Whenever I get really angry with people I just start crying, and I hate it because it means people don't take me seriously. Today I got angry as these officious twits at a library who wouldn't give me access to the place because I didn't have the "correct" documentation - i.e. despite having my passport, drivers licence, work staff ID with photo, the council tax bill I had was from March 2011 and this was "too old"(!!) When they refused me admission, I got angry and then started crying....I'll bet they all thought I was a complete nutter.
This also happens when I'm arguing with DH and it really annoys him - quite rightly so. I just can't stop the tears welling up even if I try to think of something else. Does this happen to anyone else? And has anyone managed to overcome it?
Oh blimey I'm exactly the same and it drives me mad. I have the same feelings as you that people don't take you seriously and then think you are just being 'silly'
The way I've found to get around it is to be calm and try not to get angry (easier said than done), so rather than flying off the handle I either take a deep breath and try to do it calmly, if I can't do that I walk away, calm down and then go back for round 2
I'm the same too. I wish I could do something about it! So I don't have any advice unfortunately - but I do think, FWIW, that other people don't think you're a nutter, they just recognise it's because you have strong feelings. I hope so anyway...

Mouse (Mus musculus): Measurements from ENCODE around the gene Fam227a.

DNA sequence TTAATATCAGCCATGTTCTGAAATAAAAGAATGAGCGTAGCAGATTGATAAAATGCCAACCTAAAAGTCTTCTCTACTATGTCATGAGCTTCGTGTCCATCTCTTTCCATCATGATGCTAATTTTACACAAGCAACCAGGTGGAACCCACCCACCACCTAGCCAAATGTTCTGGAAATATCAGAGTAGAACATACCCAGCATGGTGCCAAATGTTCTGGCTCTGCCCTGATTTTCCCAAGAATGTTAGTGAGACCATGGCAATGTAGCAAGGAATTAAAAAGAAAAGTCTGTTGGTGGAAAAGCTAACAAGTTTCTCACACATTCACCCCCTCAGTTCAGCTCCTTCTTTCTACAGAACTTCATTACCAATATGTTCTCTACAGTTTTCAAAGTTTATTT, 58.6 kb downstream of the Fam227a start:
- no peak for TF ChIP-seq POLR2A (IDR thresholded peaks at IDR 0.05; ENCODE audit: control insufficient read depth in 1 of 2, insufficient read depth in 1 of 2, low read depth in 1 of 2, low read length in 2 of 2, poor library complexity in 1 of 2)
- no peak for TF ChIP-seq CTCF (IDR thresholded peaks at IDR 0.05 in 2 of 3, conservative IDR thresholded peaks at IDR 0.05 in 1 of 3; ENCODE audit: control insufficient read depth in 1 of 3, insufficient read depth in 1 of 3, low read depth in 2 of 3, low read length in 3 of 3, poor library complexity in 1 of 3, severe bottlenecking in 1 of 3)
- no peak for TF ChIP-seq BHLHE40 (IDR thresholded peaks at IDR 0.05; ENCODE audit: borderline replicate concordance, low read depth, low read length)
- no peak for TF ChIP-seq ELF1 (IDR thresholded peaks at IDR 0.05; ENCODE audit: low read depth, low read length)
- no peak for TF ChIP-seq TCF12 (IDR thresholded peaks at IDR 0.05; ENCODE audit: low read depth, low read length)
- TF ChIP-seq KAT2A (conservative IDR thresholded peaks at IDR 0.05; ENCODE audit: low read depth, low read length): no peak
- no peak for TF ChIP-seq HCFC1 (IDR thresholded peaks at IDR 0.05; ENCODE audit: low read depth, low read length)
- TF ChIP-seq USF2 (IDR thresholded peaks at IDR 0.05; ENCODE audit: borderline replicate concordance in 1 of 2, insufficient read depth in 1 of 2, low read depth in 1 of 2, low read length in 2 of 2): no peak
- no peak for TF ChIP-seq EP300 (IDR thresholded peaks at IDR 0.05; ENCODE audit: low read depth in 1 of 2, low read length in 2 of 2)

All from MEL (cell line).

The only way I cope is by going away, actually having a cry, and then sometimes I can try and come back and have the same conversation a bit less emotionally - although I do never seem to run out of tears, and doesn't really work in situations like your library one!
Well I'm glad to know I'm not alone at least! I think maybe walking away and taking some deep breaths might help when arguing with DH, but it is difficult when you are talking to people in officialdom just to walk off as they then will maybe think you are being rude and are even less likely to comply.
I've never managed to do anything about it. The very worst thing is that people assume you're crying to get attention when it's the furthest thing possible from your mind! In fact you want to say "stop looking at me!"
Your emotional response is what it is. What right does anyone have to judge? You might learn how to control the anger, but if once angry you can't control the tears, then you can't control the tears. They're not exactly hurting anyone, are they? If others can't respect that, fuck 'em.
I worked with an extremely competent, highly educated woman who was then in her 40s who always cried when she was angry/frustrated with colleagues: she eventually (by reiterating it every time) made people hear her say "Don't look at the tears, listen to my words". It was really hard for her because, of course, she was frustrated with her own physical response as well - but in the end it did work and confrontation became possible.
I know this cannot be the answer in most situations but I learnt to say it too, on many occasions which otherwise could have left me not getting my point across.
Sounds like a thing to try Goto but when I get in that situation it's impossible to even make out what I am trying to say , but might be no harm in giving it a try, maybe just keep repeating the phrase till someone understands me